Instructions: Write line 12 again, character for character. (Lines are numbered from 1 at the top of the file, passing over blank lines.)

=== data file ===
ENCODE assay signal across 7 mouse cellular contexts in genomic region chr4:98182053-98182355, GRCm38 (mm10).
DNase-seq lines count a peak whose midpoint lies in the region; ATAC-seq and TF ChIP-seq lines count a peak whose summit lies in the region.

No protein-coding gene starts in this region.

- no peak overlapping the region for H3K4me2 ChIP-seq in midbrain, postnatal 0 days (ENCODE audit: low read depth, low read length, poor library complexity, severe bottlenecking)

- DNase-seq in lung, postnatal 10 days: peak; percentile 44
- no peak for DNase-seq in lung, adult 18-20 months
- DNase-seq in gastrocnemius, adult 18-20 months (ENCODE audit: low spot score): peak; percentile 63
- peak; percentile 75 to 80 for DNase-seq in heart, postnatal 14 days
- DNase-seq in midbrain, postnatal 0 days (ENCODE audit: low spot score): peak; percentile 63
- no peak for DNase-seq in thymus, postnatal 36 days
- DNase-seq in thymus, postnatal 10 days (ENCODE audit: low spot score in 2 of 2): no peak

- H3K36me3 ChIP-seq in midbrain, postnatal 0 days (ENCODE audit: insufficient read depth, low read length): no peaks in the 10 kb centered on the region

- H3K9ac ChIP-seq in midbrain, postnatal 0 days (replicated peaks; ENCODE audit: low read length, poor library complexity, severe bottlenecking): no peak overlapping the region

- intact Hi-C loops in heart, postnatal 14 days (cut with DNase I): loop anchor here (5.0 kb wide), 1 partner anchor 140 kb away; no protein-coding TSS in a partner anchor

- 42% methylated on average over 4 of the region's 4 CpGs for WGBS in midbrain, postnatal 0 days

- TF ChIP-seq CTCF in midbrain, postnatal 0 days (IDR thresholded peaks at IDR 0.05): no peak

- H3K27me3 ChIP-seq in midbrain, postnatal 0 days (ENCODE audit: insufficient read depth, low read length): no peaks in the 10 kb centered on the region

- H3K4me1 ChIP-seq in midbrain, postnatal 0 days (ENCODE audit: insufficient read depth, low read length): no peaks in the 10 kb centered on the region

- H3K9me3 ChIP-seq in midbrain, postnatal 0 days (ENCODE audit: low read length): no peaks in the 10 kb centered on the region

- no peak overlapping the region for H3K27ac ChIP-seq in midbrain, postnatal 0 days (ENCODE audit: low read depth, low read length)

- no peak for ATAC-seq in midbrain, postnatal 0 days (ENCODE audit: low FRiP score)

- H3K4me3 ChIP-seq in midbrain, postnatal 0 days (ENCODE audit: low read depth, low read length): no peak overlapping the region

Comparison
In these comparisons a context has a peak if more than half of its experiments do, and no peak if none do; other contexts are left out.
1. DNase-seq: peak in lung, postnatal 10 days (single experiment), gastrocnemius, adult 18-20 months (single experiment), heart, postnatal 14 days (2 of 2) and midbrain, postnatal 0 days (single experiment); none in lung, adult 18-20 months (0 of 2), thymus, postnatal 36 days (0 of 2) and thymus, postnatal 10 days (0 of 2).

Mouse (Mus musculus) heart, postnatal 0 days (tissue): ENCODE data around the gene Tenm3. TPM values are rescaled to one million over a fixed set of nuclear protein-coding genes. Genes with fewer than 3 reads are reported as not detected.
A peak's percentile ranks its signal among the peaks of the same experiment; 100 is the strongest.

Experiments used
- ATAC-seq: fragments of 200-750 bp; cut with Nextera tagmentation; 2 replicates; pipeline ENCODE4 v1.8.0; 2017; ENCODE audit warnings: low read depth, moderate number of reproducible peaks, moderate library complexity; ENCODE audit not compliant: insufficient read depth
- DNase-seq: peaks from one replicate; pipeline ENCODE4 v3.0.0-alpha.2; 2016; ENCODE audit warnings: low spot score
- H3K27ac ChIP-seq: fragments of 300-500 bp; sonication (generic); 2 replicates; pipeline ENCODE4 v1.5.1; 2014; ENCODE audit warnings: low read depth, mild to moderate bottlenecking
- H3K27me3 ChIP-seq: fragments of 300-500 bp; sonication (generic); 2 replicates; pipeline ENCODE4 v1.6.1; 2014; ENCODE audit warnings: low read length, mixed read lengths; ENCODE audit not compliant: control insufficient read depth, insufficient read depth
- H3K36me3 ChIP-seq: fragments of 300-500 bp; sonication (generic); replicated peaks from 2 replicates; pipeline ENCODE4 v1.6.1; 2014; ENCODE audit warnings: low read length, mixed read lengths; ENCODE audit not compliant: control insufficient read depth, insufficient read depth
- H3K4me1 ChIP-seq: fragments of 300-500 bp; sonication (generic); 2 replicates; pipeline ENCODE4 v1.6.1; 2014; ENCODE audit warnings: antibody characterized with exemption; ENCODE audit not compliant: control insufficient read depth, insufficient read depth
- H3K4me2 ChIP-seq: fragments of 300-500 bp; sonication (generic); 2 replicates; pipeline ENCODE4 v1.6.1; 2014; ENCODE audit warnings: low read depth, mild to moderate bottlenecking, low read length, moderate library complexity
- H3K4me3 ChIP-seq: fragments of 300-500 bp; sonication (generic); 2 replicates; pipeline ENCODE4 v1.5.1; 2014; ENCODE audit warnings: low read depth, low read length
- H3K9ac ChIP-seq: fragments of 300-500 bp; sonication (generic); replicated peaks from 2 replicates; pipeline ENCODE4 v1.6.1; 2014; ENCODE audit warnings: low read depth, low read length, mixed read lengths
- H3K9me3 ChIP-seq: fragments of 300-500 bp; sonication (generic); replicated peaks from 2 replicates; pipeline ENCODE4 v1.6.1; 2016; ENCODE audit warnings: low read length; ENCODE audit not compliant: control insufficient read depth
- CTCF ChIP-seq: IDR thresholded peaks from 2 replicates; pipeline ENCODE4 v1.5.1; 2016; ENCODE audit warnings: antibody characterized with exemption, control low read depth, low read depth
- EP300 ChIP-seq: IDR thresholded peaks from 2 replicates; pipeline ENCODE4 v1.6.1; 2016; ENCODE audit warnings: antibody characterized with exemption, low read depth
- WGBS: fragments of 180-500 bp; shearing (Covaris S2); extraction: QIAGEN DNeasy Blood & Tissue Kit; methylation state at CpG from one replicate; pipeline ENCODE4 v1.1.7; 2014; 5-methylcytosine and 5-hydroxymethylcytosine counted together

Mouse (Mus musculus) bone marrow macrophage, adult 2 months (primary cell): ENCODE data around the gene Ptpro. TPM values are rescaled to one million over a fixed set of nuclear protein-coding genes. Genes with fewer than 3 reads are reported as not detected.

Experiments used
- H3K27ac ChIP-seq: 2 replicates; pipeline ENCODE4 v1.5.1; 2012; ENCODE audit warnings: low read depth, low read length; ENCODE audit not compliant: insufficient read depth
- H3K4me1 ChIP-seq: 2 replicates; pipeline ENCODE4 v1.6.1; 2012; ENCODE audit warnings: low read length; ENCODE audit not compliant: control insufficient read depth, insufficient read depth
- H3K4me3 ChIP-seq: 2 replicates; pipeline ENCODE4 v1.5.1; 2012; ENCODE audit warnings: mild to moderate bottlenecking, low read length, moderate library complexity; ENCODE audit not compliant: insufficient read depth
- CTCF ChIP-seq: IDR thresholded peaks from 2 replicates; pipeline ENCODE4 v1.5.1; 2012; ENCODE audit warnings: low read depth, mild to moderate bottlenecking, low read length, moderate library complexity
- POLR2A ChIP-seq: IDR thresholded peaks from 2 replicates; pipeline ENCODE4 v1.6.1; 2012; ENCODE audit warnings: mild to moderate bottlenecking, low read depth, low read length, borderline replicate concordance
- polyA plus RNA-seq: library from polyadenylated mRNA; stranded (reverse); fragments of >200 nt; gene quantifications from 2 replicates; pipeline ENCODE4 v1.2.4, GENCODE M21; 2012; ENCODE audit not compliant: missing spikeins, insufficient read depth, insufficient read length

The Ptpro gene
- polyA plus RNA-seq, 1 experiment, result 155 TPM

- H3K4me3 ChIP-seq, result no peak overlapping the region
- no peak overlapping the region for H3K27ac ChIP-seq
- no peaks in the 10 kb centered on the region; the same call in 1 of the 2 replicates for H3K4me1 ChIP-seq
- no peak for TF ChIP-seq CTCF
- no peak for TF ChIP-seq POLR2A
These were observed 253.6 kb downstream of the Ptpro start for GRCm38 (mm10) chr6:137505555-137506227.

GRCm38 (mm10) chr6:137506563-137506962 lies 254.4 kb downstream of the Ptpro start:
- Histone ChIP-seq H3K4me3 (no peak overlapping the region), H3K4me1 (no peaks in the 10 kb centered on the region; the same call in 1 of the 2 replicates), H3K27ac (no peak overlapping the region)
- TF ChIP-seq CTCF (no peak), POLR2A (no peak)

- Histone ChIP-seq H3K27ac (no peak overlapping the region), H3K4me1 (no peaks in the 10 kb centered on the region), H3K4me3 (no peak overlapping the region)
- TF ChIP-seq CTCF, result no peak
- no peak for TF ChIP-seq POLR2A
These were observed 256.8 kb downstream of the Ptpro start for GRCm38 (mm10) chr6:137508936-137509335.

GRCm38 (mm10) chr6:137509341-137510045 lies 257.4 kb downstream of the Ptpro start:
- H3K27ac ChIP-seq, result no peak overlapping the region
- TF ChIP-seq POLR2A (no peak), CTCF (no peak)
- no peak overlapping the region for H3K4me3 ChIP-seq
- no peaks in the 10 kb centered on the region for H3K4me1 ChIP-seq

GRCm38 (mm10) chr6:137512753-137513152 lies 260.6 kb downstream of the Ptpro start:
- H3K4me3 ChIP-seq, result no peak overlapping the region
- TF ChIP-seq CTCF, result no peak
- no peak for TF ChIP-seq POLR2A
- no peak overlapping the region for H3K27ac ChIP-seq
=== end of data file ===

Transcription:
- H3K36me3 ChIP-seq in midbrain, postnatal 0 days (ENCODE audit: insufficient read depth, low read length): no peaks in the 10 kb centered on the region